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Hepatogastroenterology. 2007 Jun;54(76):1196-9.

Ondansetron and pruritus in chronic liver disease: a controlled study.

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  • 1Department of Gastrointestinal and Liver Diseases, Academic Medical Center, Amsterdam, Netherlands.



Increased central opioidergic neurotransmission, mediated by endogenous opioid peptide agonists, contributes to the pruritus of cholestasis. There are interrelationships between the opioid and serotonin neurotransmitter systems. The serotonin 5-HT3 receptor subtype antagonist, ondansetron, has been reported to ameliorate centrally-mediated pruritus induced by exogenously administered opiates. This study was designed to determine whether long-term oral administration of ondansetron is efficacious in ameliorating pruritus complicating chronic liver disease.


Seventeen patients with severe pruritus complicating established chronic liver disease were randomized to receive, double-blind, ondansetron (8 mg) or a placebo orally; each was administered thrice daily for a 4-week period. Endpoints were subjective scores of pruritus and objective 24-hour measurements of scratching activity. Analysable data were generated in 13 of the patients.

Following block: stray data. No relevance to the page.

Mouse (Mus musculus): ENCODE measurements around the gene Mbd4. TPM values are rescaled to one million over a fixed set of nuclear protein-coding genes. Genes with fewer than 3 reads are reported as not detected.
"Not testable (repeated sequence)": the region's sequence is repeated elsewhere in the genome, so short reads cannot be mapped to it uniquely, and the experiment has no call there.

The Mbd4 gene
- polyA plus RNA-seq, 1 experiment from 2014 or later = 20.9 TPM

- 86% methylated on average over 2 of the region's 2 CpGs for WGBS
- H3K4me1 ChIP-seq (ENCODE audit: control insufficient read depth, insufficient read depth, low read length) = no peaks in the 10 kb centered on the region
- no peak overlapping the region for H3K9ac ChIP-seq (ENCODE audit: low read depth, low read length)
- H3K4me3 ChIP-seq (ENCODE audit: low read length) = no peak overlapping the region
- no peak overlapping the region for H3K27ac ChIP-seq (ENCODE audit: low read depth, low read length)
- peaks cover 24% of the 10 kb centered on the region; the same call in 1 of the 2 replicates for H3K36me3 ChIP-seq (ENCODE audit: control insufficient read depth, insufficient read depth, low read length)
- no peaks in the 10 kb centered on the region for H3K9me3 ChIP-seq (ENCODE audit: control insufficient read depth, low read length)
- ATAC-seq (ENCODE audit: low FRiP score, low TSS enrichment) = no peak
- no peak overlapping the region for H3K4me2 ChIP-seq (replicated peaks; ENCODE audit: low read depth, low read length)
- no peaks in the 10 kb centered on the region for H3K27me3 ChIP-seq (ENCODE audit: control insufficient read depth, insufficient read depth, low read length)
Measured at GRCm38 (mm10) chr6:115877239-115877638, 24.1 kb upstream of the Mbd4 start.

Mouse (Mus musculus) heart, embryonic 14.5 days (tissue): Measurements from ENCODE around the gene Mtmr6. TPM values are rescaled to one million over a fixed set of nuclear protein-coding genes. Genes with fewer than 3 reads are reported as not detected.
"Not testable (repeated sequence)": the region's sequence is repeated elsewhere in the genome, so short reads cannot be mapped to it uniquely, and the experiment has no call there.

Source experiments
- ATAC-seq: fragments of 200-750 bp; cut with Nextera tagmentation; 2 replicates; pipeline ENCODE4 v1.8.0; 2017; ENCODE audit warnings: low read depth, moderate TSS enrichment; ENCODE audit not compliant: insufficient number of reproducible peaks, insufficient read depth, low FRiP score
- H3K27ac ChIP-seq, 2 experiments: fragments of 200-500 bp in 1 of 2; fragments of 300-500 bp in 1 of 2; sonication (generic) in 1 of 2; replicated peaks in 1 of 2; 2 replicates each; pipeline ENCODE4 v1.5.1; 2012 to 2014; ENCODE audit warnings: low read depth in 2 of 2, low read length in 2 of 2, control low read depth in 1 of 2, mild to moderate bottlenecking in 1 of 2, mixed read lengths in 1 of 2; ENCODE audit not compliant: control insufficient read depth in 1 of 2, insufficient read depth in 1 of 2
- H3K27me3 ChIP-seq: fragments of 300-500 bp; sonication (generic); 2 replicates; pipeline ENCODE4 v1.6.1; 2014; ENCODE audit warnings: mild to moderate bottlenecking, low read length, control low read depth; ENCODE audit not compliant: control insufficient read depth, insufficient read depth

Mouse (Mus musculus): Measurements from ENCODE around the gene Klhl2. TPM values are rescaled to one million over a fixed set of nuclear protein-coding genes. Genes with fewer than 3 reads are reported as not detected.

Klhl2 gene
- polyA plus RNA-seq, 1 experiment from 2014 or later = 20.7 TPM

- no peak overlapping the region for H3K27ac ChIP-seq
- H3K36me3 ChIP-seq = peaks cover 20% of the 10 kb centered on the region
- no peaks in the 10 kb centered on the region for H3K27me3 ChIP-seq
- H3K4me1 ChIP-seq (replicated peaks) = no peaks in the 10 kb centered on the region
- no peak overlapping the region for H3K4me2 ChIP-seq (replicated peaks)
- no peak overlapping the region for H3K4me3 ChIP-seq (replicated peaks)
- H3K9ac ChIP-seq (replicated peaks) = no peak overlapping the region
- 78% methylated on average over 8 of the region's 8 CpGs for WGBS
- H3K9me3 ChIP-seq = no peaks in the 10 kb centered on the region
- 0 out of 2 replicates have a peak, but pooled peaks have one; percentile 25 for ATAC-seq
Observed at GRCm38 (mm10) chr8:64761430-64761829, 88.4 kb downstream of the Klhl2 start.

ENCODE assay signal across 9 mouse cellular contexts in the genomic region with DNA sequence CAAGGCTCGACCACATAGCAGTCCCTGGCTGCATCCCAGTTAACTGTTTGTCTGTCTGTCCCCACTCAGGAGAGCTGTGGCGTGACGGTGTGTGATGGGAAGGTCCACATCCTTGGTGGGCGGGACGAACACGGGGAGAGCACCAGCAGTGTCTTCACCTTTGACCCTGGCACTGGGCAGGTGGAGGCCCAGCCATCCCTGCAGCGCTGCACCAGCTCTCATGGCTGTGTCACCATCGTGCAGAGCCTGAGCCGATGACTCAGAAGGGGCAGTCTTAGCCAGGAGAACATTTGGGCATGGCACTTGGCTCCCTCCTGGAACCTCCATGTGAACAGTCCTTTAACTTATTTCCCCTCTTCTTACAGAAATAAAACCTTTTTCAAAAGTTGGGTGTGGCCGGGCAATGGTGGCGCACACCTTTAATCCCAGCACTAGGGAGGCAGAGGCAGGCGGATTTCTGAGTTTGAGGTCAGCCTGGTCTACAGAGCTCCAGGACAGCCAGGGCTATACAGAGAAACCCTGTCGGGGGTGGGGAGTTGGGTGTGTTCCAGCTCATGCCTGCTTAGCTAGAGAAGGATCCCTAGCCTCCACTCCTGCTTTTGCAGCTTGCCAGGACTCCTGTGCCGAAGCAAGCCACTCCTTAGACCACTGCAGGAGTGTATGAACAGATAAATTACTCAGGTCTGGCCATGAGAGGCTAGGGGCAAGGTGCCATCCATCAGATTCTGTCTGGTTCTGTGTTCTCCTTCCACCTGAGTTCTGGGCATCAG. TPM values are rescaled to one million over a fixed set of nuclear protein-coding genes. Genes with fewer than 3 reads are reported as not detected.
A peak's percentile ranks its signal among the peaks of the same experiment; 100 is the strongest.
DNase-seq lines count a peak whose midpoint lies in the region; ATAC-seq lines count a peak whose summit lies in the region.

Ondansetron therapy was associated with ameliorations of pruritus that appeared to be clinically significant in 5 patients (38%); in these 5 patients the mean decrease in a subjective score of pruritus was 27% of the scale of the score. However, these apparent ameliorations were not associated with robust decreases in scratching activity. For the whole group of 13 patients mean scratching activity during ondansetron therapy was not significantly less than that during treatment with placebo (p = 0.19). The total time that patients were not scratching was similar during treatment with ondansetron and placebo (p = 0.57).


The findings suggest that serotoninergic neurotransmission, in neurons bearing receptors of the 5-HT3 subtype, plays no more than a minor role in the mediation of pruritus complicating chronic liver disease. The lack of an association between the results of applying subjective scores of pruritus and scratching activity emphasizes the need to include an objective quantitative efficacy endpoint in the design of trials of new therapies for pruritus.

[PubMed - indexed for MEDLINE]
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